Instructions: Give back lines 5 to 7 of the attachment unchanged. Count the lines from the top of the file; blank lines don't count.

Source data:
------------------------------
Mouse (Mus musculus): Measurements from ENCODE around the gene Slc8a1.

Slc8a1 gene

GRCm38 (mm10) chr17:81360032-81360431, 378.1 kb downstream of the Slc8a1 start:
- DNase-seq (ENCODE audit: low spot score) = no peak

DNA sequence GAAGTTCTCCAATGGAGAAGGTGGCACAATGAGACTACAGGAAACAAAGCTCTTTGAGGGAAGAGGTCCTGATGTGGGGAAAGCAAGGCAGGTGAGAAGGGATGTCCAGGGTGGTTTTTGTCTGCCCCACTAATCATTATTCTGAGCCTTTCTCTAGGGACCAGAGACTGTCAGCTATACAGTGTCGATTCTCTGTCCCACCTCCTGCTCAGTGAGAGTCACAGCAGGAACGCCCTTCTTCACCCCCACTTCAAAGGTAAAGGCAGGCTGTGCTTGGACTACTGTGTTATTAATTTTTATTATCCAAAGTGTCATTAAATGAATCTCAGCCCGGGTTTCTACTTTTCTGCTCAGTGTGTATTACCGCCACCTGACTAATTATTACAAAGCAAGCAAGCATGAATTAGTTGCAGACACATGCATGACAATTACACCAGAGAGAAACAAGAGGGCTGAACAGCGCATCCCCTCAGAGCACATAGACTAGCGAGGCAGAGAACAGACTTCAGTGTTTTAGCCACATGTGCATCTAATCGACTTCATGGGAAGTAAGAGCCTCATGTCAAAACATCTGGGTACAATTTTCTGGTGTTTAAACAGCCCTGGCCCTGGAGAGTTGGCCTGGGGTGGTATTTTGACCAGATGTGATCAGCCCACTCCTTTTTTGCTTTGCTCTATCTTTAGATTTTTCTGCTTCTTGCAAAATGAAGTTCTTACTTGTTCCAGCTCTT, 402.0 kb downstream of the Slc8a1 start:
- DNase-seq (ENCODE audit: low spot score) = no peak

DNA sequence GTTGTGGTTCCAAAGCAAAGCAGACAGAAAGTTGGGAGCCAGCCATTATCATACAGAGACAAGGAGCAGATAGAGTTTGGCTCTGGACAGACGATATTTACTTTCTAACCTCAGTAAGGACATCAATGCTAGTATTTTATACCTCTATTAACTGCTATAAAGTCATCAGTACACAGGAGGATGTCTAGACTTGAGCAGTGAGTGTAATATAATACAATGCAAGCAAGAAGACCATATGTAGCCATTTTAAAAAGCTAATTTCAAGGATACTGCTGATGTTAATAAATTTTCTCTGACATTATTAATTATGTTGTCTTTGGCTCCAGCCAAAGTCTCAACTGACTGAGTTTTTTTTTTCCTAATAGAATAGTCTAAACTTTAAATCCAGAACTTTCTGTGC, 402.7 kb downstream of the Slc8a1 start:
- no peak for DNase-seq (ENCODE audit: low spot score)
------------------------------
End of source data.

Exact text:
DNA sequence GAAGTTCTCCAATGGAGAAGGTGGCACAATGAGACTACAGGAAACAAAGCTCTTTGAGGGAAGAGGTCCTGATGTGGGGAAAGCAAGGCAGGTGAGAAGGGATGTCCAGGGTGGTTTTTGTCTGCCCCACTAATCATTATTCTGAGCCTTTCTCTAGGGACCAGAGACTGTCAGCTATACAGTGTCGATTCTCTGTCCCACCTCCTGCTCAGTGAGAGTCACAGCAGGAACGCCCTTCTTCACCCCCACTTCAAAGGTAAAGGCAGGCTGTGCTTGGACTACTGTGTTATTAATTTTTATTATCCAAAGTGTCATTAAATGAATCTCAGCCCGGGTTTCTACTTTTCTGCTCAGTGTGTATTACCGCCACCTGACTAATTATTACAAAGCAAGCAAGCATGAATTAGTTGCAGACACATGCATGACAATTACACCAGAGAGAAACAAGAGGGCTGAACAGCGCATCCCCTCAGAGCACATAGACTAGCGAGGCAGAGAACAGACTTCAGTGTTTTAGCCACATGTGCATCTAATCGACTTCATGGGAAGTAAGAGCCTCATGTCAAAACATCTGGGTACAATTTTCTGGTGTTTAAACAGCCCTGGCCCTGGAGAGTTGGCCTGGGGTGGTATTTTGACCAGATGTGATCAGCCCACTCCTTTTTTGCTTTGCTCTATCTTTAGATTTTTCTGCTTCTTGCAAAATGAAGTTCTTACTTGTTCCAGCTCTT, 402.0 kb downstream of the Slc8a1 start:
- DNase-seq (ENCODE audit: low spot score) = no peak

DNA sequence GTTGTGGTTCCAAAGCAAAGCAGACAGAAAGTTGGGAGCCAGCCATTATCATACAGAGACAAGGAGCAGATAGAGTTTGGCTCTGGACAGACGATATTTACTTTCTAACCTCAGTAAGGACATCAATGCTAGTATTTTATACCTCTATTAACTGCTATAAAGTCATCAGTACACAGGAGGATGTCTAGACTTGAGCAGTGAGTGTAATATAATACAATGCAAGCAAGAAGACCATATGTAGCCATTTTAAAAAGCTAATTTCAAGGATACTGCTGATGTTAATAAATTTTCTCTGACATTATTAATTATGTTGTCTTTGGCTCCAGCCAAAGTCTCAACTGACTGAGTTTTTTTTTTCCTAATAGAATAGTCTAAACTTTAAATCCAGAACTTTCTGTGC, 402.7 kb downstream of the Slc8a1 start: